Jupiter Shows First Signs of its Returning Belt
This image is a composite of three color images taken on Nov. 18, 2010, by the Gemini North telescope in Hawaii. The composite image shows a belt that had previously vanished in Jupiter's atmosphere is now reappearing. .
The three images used to make the composite were taken at three different parts of the infrared spectrum – 2.12 microns (blue), 1.69 microns (yellow) and 4.68 microns (red). At 1.69 microns, scientists see sunlight reflected from Jupiter's main cloud deck – the same clouds they see in visible light. At 2.12 microns, scientists see sunlight reflected from higher-altitude particles well above the main deck. At 4.68 microns, scientists see thermal emission arising from the tops of Jupiter's clouds, with the hottest emissions coming from the deepest atmosphere and signifying regions with minimal overlying cloud cover.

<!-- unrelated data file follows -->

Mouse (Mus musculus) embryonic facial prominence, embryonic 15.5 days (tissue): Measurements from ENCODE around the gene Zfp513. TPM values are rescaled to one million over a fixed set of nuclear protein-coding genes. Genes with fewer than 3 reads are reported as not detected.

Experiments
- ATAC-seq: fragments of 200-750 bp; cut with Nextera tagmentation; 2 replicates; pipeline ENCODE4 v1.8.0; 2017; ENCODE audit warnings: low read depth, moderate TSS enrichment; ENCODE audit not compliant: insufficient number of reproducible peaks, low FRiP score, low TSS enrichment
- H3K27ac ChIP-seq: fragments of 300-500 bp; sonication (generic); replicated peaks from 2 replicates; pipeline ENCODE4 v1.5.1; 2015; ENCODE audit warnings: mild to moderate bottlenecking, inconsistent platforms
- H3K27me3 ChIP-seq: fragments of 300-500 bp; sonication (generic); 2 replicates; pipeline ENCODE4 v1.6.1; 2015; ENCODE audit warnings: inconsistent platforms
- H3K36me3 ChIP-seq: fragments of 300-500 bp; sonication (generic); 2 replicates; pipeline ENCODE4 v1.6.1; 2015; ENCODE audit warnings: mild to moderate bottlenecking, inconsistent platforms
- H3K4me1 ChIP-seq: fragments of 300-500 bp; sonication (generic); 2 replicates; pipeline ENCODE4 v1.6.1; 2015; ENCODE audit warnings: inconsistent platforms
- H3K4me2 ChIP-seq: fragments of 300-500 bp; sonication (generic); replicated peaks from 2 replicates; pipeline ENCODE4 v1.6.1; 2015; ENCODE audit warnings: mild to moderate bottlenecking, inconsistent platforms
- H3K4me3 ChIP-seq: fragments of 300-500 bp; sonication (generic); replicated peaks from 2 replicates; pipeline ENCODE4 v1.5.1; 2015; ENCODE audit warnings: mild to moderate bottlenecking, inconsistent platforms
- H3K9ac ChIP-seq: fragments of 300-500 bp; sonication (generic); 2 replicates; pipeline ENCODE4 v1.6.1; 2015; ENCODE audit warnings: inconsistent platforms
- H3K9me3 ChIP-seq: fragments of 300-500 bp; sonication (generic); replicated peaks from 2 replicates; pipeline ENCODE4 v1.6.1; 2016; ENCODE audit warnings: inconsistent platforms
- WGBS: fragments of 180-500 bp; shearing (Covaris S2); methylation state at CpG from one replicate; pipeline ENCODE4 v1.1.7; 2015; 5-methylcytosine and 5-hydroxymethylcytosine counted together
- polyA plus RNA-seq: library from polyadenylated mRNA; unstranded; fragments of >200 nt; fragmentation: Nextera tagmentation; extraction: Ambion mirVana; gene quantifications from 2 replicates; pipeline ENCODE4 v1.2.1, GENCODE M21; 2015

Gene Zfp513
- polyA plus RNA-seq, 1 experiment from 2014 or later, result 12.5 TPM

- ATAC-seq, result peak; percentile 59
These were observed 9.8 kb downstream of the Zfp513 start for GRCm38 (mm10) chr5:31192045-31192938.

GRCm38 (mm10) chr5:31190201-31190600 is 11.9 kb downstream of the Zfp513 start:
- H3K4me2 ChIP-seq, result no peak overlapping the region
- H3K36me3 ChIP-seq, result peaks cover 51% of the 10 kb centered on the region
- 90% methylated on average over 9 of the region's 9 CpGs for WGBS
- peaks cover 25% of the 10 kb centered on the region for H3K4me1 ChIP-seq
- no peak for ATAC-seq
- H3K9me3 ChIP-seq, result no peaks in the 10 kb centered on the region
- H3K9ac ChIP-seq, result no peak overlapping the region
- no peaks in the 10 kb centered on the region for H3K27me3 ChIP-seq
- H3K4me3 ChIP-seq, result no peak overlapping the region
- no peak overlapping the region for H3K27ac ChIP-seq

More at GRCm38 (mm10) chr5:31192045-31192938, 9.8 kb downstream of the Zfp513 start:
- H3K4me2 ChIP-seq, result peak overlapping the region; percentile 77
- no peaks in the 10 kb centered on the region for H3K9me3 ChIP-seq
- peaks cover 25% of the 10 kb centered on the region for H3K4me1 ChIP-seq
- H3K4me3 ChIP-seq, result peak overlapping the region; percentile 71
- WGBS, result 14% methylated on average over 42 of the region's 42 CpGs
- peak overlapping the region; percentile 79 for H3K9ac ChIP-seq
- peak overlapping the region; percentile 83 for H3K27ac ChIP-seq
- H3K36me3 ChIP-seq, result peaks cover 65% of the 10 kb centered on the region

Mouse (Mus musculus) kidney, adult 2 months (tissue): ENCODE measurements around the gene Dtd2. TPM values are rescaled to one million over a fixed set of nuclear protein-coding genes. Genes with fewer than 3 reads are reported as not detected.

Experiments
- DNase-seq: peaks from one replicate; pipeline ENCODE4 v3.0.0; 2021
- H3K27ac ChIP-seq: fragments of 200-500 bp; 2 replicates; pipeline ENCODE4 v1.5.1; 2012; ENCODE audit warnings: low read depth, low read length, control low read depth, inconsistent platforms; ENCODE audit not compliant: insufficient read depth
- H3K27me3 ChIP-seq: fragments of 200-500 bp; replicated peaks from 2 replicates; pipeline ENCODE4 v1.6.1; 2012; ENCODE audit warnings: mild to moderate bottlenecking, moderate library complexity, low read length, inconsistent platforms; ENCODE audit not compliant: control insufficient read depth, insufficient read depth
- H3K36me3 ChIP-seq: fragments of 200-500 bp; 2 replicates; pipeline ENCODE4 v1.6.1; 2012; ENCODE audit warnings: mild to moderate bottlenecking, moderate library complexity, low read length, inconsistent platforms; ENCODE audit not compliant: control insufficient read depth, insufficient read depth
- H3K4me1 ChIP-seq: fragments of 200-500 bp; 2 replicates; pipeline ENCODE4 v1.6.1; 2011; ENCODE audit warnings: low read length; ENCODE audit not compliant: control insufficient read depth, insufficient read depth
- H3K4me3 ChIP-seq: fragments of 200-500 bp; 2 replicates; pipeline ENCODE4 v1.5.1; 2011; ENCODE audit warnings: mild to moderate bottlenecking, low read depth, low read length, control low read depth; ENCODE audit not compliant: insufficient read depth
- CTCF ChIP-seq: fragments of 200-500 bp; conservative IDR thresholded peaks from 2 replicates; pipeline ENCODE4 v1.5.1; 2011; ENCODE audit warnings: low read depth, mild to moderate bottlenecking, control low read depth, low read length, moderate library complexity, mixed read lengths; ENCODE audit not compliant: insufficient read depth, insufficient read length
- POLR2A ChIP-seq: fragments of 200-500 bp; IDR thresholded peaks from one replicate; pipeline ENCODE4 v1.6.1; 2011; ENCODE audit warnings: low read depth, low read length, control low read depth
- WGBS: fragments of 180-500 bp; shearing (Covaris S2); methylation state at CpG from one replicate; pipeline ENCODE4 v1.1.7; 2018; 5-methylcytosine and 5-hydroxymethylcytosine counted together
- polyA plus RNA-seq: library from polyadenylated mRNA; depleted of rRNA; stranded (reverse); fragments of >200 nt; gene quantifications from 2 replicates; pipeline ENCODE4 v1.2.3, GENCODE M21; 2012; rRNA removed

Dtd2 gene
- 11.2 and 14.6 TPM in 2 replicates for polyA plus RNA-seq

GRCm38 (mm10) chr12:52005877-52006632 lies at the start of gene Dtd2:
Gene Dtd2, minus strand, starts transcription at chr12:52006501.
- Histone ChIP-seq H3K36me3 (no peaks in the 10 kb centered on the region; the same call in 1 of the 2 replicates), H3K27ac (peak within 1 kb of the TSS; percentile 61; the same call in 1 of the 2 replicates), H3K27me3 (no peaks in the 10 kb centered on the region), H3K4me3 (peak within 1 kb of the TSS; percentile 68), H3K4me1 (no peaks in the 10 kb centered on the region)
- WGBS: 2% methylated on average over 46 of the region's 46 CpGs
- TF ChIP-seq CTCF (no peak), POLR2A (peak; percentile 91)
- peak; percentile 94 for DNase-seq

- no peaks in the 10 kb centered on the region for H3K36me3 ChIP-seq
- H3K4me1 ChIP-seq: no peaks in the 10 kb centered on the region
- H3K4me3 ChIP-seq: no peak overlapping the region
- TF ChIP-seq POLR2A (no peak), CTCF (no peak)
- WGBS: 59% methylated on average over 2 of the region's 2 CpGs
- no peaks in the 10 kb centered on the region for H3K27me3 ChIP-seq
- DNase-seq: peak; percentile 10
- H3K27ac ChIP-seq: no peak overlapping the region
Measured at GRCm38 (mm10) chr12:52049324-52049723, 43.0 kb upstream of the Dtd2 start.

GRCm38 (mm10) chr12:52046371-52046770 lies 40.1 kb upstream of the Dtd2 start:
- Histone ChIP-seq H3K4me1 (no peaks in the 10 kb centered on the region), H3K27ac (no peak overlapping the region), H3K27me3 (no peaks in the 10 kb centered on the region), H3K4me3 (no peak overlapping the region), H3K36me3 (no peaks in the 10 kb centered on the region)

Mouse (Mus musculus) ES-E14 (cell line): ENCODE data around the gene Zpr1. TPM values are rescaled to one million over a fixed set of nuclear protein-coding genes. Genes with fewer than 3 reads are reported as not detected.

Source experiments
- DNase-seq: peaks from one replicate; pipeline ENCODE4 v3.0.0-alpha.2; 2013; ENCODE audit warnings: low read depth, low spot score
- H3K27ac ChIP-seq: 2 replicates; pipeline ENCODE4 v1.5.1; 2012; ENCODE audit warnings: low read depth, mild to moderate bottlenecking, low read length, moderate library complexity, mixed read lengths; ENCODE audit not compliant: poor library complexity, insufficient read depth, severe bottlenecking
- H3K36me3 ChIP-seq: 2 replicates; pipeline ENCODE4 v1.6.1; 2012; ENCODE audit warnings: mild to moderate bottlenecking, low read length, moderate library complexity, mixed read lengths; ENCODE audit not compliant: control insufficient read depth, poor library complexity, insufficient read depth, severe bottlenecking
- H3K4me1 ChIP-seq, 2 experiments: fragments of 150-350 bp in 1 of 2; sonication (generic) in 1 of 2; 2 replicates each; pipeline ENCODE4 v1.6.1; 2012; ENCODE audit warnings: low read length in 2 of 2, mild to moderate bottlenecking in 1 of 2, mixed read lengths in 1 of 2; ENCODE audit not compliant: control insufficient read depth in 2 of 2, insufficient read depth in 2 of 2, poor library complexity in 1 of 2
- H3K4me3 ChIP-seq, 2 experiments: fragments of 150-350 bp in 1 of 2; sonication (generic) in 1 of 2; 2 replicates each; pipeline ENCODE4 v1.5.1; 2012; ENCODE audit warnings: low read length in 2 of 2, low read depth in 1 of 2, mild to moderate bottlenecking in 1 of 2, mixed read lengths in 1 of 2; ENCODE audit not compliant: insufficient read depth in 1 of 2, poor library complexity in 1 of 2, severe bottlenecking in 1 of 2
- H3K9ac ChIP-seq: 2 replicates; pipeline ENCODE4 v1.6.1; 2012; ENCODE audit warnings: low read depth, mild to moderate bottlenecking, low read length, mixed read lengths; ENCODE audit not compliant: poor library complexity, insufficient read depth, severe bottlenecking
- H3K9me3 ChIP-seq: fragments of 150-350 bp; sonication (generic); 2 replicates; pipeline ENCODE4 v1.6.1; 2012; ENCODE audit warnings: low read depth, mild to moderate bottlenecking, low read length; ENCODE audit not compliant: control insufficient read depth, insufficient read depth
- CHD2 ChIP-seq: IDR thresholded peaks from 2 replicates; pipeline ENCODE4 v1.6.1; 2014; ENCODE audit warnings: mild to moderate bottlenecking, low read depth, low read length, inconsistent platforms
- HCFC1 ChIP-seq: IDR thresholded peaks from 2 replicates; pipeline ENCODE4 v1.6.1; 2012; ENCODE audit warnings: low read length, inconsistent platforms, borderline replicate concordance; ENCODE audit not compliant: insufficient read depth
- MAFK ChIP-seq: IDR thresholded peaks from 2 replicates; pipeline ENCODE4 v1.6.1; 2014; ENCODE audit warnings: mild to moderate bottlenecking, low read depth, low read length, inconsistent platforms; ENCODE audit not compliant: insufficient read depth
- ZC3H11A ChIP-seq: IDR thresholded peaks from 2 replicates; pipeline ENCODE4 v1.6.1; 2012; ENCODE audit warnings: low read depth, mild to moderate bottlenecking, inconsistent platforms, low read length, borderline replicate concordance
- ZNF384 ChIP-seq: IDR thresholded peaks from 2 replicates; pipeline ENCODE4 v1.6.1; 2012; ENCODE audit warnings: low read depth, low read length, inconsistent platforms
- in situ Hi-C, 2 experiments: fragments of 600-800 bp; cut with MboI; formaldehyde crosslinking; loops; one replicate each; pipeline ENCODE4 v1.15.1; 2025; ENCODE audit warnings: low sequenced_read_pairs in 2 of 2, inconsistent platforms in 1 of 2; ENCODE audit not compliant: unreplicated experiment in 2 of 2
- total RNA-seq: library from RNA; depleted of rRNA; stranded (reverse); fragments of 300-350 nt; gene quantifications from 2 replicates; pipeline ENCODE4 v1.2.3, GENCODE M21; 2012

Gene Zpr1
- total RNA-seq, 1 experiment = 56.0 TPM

The region just to the left of the center, inside the white box, shows the region of the South Equatorial Belt with an unusually bright spot, or outbreak. One thing scientists were looking for in infrared was evidence that the darker material emerging to the west of the bright spot was the start of the clearing of the cloud deck. The particles lofted by the initial outbreak are easily identified in yellow as high-altitude particles at the upper right, with a second outbreak to the lower left. In the coming weeks, further outbreaks are expected to take place to the west (left) of those seen in this image, and the clear atmospheric regions will begin to fill this latitude band at the same time as the dark brown color typical of this region returns.
Image credit: NASA/JPL/UH/NIRI/Gemini/UC Berkeley